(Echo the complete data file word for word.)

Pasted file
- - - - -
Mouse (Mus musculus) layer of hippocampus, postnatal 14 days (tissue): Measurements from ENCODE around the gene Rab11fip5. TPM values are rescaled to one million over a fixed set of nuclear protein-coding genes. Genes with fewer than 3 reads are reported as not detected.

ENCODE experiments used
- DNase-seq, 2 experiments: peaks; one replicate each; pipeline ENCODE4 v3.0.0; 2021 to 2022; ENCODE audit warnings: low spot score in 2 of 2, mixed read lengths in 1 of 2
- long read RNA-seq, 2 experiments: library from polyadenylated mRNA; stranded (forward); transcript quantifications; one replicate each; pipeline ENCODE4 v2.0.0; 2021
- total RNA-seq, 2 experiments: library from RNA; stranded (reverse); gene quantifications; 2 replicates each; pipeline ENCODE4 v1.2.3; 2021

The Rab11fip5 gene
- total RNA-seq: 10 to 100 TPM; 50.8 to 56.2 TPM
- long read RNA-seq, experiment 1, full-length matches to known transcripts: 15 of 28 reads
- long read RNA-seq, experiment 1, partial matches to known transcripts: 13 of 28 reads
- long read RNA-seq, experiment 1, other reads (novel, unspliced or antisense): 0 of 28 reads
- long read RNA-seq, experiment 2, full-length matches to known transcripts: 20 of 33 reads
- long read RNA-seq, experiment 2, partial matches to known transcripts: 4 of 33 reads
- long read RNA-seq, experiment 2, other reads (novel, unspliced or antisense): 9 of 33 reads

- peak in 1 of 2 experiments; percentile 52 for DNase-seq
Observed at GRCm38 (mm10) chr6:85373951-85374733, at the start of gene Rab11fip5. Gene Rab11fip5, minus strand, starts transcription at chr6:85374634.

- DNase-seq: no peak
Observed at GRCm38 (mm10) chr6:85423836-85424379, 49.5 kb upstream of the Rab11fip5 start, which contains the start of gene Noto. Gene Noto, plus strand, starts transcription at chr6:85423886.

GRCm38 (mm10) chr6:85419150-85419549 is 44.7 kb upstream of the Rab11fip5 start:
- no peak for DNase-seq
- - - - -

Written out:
Mouse (Mus musculus) layer of hippocampus, postnatal 14 days (tissue): Measurements from ENCODE around the gene Rab11fip5. TPM values are rescaled to one million over a fixed set of nuclear protein-coding genes. Genes with fewer than 3 reads are reported as not detected.

ENCODE experiments used
- DNase-seq, 2 experiments: peaks; one replicate each; pipeline ENCODE4 v3.0.0; 2021 to 2022; ENCODE audit warnings: low spot score in 2 of 2, mixed read lengths in 1 of 2
- long read RNA-seq, 2 experiments: library from polyadenylated mRNA; stranded (forward); transcript quantifications; one replicate each; pipeline ENCODE4 v2.0.0; 2021
- total RNA-seq, 2 experiments: library from RNA; stranded (reverse); gene quantifications; 2 replicates each; pipeline ENCODE4 v1.2.3; 2021

The Rab11fip5 gene
- total RNA-seq: 10 to 100 TPM; 50.8 to 56.2 TPM
- long read RNA-seq, experiment 1, full-length matches to known transcripts: 15 of 28 reads
- long read RNA-seq, experiment 1, partial matches to known transcripts: 13 of 28 reads
- long read RNA-seq, experiment 1, other reads (novel, unspliced or antisense): 0 of 28 reads
- long read RNA-seq, experiment 2, full-length matches to known transcripts: 20 of 33 reads
- long read RNA-seq, experiment 2, partial matches to known transcripts: 4 of 33 reads
- long read RNA-seq, experiment 2, other reads (novel, unspliced or antisense): 9 of 33 reads

- peak in 1 of 2 experiments; percentile 52 for DNase-seq
Observed at GRCm38 (mm10) chr6:85373951-85374733, at the start of gene Rab11fip5. Gene Rab11fip5, minus strand, starts transcription at chr6:85374634.

- DNase-seq: no peak
Observed at GRCm38 (mm10) chr6:85423836-85424379, 49.5 kb upstream of the Rab11fip5 start, which contains the start of gene Noto. Gene Noto, plus strand, starts transcription at chr6:85423886.

GRCm38 (mm10) chr6:85419150-85419549 is 44.7 kb upstream of the Rab11fip5 start:
- no peak for DNase-seq